A New York police officer who lied to state troopers and filed a false 911 police report about a group of Black youths will end his policing career with retirement, rather than termination. Cohoes, New York Mayor Bill Keeler announced that officer Sean McKown will be allowed to retire this month despite outrage from the community, Associated Press reports.

On June 6, McKown called State Police in Essex County while off-duty. The 46-year-old white man told troopers that a group of Black youths had intimidated him and that one had fired a gun at him, causing him to return fire. McKown said he fired his weapon four times at the group before ditching his gun and calling the authorities.

“A group of eight to 10 black males came around his property and words were exchanged after he questioned why they were on his property,” a dispatcher wrote in an internal email reported by the Times Union. “They told him off. They then returned for round two, more words were exchanged to which at that point gunfire was exchanged between both parties. Sean is uninjured, however is waiting for State Police response as they are on another call.”

When troopers arrived, they reportedly found McKown asleep and intoxicated. Although he had fired a gun, police found no evidence that anyone had shot at him. A neighbor’s security video also showed that McKown’s gun had been deliberately put down, not tossed aside in a panic. State Police described his statements as “extremely inconsistent.”

McKown’s story — it turned out — was completely false. Instead, McKown had questioned a group of Black people about why they were walking in his neighborhood. Two men and one woman spoke with State Police after the incident and said they had felt harassed by McKown, but declined to press charges against him. No shots were fired at the police officer, though he had shot at a tree stump after being frightened by a noise outside his home.

McKown admitted to fabricating the story and told troopers he didn’t even remember what he said during the 911 call. He remained an employee of the Cohoes Police Department and has been on sick leave until his scheduled retirement this month.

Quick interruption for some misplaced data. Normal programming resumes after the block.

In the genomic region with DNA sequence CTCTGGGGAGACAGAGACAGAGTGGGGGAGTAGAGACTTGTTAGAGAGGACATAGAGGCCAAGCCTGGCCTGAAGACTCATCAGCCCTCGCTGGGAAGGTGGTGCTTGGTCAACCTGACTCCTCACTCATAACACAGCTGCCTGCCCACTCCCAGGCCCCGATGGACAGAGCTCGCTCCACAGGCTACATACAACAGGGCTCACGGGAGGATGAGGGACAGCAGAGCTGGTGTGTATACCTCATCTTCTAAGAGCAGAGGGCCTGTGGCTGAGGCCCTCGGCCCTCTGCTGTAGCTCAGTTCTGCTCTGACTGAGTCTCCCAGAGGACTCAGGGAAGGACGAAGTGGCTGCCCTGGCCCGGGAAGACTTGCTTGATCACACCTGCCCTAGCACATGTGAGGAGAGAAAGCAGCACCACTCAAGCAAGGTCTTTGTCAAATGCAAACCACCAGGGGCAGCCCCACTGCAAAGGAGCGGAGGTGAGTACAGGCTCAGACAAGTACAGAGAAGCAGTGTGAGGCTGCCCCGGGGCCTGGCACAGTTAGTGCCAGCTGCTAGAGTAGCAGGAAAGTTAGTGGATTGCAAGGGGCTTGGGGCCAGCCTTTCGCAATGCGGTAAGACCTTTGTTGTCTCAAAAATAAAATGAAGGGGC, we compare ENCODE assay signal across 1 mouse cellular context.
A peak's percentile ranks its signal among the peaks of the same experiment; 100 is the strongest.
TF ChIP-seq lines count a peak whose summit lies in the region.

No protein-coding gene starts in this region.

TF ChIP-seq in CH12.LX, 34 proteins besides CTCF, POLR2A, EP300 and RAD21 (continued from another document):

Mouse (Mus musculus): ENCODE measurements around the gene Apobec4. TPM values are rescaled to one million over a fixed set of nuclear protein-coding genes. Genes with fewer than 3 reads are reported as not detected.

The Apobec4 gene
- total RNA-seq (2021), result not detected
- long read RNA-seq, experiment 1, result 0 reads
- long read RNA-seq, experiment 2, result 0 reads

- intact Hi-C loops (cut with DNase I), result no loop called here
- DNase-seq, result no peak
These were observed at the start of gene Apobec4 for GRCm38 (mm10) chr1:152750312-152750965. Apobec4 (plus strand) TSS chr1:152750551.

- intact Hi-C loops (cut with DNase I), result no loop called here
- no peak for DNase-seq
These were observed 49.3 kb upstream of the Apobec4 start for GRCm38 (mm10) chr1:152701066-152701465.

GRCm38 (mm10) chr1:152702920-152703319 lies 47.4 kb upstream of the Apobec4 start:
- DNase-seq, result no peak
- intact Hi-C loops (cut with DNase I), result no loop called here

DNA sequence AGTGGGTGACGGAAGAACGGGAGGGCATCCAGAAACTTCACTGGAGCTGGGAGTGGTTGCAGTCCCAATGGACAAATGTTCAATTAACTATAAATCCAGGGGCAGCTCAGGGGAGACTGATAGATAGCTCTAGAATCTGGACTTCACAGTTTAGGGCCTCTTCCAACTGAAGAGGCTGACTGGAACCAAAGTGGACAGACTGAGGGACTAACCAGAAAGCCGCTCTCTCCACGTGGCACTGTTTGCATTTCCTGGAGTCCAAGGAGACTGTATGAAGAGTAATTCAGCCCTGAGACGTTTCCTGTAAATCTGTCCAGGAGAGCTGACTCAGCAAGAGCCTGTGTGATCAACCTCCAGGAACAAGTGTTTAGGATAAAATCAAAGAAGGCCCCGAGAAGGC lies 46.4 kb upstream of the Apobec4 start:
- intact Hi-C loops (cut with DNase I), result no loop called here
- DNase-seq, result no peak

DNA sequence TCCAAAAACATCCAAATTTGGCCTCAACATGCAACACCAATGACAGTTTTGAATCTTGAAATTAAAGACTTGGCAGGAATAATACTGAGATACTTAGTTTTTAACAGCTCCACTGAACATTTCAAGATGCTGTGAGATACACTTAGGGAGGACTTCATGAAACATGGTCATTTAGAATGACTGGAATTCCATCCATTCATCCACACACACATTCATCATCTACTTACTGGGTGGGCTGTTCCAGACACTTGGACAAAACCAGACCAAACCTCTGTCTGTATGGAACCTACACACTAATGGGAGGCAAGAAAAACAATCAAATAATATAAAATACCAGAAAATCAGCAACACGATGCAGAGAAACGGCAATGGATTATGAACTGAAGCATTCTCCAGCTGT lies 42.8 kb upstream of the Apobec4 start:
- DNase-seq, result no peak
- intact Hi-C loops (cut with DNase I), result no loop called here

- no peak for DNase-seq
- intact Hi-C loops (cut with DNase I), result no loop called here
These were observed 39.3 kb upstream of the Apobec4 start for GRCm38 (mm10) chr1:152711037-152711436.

Associated Press reports that the State Police have only said that their investigation into the incident is closed. Activists and community leaders are demanding more information from the department and want to know why McKown hasn’t been charged, especially as state lawmakers work to pass the “Amy Cooper” bill, which would make filing a false and discriminatory police report a hate crime.

“It feels as though someone is trying to sweep this thing under the rug,” Adirondack Diversity Initiative Director Nicole Hylton-Patterson told AP. “If it’s true that he made a false report that put the lives of these youths at risk, he should be charged and prosecuted.”

McKown has worked for the Cohoes Police Department for 20 years and is a nephew of the department’s former Police Chief William Heslin. When State Police questioned him about the incident, he reportedly asked them why they were trying to “jam him up.” The Cohoes mayor has said that allowing McKown to simply retire would be the “easiest” and “least expensive” way to remove him from the department.

“So if these facts are true, then that would be the desired goal — separation of service — and the most certain way to get there, the easiest way to get there, the least expensive way to get there is the retirement route.” Mayor Keeler said.